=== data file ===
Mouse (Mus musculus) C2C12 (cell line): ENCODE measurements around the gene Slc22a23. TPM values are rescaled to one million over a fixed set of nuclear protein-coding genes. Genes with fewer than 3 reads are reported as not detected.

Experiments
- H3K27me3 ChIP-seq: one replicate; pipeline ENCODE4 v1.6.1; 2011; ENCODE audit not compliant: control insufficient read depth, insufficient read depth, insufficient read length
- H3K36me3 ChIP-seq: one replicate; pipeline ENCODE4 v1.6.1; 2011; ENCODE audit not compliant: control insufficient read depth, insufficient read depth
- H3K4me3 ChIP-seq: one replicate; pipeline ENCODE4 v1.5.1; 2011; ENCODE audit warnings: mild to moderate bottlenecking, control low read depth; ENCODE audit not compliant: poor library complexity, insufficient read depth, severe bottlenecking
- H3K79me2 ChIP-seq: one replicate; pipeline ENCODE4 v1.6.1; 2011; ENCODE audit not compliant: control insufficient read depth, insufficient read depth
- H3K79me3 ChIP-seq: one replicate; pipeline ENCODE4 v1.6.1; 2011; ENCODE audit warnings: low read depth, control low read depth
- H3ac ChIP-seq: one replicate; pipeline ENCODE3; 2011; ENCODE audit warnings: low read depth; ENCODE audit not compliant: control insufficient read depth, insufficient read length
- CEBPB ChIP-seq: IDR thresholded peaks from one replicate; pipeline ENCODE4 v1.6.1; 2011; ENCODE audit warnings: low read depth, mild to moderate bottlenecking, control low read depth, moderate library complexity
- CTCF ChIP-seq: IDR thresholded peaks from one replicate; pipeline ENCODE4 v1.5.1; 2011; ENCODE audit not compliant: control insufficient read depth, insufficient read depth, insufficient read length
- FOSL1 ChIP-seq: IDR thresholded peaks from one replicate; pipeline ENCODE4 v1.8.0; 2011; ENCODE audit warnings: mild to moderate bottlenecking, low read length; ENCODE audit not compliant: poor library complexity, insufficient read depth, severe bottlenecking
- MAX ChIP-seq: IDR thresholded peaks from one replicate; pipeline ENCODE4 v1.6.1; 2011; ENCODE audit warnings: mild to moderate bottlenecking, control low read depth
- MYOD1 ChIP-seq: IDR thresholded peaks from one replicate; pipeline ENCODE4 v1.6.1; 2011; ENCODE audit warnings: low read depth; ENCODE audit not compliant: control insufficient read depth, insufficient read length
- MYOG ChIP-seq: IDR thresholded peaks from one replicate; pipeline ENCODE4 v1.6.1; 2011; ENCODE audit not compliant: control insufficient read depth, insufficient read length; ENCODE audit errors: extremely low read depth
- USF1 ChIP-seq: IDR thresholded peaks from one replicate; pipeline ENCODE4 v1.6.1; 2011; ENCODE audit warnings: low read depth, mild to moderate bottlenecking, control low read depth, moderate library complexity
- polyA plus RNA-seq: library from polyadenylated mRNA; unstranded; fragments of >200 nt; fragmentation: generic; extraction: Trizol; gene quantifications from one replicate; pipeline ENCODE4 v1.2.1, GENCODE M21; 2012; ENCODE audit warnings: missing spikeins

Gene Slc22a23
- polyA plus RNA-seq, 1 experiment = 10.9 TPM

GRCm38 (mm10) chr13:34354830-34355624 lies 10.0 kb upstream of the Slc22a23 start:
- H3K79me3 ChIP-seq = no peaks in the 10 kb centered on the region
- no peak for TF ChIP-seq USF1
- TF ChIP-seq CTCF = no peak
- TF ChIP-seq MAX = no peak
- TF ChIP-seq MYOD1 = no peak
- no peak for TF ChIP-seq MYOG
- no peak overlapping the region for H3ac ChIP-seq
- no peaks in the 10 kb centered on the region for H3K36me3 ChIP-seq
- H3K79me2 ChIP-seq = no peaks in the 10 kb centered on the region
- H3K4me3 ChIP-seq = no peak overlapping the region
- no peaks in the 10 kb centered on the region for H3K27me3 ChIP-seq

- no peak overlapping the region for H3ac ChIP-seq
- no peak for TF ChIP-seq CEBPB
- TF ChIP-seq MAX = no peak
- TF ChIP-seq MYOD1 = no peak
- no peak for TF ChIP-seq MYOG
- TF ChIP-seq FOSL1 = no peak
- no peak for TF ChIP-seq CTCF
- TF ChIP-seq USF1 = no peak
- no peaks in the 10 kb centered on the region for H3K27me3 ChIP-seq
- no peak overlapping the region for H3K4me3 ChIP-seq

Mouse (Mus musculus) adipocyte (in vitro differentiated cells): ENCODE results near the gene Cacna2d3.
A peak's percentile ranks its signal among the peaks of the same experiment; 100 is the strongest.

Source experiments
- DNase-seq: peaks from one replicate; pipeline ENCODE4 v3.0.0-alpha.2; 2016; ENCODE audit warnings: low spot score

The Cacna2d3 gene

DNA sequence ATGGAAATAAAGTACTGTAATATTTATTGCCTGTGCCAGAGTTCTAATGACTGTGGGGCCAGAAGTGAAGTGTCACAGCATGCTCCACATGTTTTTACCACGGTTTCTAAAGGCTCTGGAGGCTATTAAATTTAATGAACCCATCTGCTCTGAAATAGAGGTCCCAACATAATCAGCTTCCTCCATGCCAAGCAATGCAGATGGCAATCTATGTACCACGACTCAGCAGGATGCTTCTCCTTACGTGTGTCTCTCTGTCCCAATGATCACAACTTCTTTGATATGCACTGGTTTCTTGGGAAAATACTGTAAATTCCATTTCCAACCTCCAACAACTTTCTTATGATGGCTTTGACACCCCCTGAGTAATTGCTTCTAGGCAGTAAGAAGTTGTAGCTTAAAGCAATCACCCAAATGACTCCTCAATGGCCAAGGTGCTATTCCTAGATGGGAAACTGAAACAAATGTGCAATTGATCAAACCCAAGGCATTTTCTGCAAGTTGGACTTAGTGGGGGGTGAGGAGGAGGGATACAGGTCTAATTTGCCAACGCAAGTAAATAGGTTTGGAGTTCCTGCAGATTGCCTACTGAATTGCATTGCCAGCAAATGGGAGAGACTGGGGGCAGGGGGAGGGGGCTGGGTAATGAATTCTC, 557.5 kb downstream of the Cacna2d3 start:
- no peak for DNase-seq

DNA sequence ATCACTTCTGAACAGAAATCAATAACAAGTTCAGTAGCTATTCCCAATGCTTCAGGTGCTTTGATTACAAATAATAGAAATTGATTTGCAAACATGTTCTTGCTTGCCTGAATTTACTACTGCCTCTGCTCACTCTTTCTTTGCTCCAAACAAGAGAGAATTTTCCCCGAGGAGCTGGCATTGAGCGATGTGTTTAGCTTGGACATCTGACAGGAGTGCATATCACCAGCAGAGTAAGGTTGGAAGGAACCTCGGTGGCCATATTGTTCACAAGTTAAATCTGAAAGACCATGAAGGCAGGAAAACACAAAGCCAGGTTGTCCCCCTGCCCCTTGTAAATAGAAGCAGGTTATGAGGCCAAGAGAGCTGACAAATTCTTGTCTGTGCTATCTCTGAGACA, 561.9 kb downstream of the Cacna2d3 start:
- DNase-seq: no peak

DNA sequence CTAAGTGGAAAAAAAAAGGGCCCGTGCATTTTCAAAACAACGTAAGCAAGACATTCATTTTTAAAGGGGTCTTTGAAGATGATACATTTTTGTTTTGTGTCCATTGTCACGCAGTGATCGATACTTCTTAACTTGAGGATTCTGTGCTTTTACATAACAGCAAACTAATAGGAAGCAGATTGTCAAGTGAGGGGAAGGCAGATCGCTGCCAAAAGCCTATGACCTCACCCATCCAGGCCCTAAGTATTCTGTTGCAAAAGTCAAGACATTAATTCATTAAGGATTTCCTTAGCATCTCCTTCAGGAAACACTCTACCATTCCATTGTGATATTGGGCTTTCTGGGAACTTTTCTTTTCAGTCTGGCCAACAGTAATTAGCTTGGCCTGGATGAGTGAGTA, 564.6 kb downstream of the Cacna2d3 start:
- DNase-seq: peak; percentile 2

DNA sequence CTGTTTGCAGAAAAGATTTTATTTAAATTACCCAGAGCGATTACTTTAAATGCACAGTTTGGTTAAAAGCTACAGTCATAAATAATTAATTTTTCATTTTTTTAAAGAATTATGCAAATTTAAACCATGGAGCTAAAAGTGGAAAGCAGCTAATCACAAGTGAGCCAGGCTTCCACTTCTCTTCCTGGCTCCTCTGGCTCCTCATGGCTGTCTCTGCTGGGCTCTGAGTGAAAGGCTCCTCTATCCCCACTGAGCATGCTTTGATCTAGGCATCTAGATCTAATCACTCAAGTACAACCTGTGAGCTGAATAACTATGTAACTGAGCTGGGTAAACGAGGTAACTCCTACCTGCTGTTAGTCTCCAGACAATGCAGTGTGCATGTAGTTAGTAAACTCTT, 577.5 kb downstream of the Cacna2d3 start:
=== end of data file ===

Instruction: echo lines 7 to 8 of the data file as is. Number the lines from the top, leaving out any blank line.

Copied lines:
- H3K79me3 ChIP-seq: one replicate; pipeline ENCODE4 v1.6.1; 2011; ENCODE audit warnings: low read depth, control low read depth
- H3ac ChIP-seq: one replicate; pipeline ENCODE3; 2011; ENCODE audit warnings: low read depth; ENCODE audit not compliant: control insufficient read depth, insufficient read length